The Bank Account
Most savings accounts advertise an annual interest rate, but they actually compound that interest at regular intervals during the year. That means that, if you own an account, you’ll be paid a portion of the interest before the year is up, and, if you keep that payment in the account, you’ll start earning interest on the interest you’ve already earned.
For example, suppose you put \$500 in a savings account that advertises 5% annual interest. If that interest is paid once per year, then your balance $B$ after $t$ years could be computed using the equation $B = 500(1.05)^t$, since you’ll end each year with 100% + 5% of the amount you began the year with.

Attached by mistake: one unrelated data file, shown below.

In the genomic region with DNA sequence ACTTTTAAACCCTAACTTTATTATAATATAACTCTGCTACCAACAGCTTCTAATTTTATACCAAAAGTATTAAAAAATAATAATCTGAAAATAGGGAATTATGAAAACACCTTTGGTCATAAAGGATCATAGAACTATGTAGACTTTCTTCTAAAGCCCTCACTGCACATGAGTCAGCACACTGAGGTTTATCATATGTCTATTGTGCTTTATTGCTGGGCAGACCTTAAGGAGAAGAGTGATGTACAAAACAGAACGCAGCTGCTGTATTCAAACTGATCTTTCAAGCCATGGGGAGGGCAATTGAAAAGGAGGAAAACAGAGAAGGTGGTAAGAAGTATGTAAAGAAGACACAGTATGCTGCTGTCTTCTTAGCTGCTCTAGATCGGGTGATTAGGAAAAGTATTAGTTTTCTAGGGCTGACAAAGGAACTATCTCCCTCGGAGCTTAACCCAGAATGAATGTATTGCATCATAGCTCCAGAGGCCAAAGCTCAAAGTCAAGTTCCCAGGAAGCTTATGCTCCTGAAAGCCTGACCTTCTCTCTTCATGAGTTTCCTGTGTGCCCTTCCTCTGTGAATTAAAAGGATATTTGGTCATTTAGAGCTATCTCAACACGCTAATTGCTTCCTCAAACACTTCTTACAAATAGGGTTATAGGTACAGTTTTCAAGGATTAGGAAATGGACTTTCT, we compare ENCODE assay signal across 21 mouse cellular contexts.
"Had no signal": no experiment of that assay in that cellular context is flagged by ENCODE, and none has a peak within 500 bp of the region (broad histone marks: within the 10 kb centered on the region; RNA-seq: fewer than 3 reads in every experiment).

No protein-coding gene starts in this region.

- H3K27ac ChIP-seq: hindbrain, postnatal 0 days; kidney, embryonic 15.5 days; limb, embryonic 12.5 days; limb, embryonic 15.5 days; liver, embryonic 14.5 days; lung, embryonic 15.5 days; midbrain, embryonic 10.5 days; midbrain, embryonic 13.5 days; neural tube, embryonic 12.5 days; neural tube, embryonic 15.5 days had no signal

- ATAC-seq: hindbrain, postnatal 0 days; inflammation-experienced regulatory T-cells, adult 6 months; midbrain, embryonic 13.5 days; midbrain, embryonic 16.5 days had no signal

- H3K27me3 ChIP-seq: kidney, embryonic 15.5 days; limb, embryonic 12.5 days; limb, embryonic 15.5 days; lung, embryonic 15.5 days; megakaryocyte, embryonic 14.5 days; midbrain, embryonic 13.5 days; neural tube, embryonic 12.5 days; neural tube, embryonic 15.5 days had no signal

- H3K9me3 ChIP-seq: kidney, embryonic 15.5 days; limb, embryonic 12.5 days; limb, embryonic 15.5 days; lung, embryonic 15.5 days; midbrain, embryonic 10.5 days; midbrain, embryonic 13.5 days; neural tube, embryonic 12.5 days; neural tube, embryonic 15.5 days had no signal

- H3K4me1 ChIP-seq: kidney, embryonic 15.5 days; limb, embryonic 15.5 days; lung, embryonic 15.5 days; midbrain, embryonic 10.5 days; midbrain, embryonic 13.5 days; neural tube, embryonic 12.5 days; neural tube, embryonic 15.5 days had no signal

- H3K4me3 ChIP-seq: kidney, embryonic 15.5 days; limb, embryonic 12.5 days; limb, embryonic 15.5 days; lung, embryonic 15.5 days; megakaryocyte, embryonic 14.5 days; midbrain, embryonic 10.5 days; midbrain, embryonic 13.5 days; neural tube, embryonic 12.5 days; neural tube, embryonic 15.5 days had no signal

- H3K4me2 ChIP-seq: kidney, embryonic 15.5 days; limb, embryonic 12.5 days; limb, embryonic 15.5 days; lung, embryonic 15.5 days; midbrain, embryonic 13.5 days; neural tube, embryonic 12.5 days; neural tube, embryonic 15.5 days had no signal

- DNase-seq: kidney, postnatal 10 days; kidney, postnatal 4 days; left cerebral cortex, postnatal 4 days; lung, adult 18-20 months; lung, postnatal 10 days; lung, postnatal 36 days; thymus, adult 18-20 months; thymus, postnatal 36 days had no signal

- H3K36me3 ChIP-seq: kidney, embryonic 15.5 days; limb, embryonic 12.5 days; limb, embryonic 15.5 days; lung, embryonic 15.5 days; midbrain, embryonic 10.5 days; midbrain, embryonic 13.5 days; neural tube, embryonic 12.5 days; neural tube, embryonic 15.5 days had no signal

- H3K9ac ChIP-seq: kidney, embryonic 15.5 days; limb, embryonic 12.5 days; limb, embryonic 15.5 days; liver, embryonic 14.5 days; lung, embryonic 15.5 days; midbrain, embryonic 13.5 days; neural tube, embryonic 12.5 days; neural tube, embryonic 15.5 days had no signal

On the other hand, if that same interest rate is compounded monthly, then you would compute your balance after $t$ years using the equation $$B=500\left(1+\frac{.05}{12}\right)^{12t}$$

Why does it make sense that the equation includes the term $\frac{.05}{12}$? That is, why are we dividing .05 by 12?

How does this equation reflect the fact that you opened the account with \$500?

What do the numbers 1 and $\frac{.05}{12}$ represent in the expression $\left(1+\frac{.05}{12}\right)$?

What does the “$12t$” in the equation represent?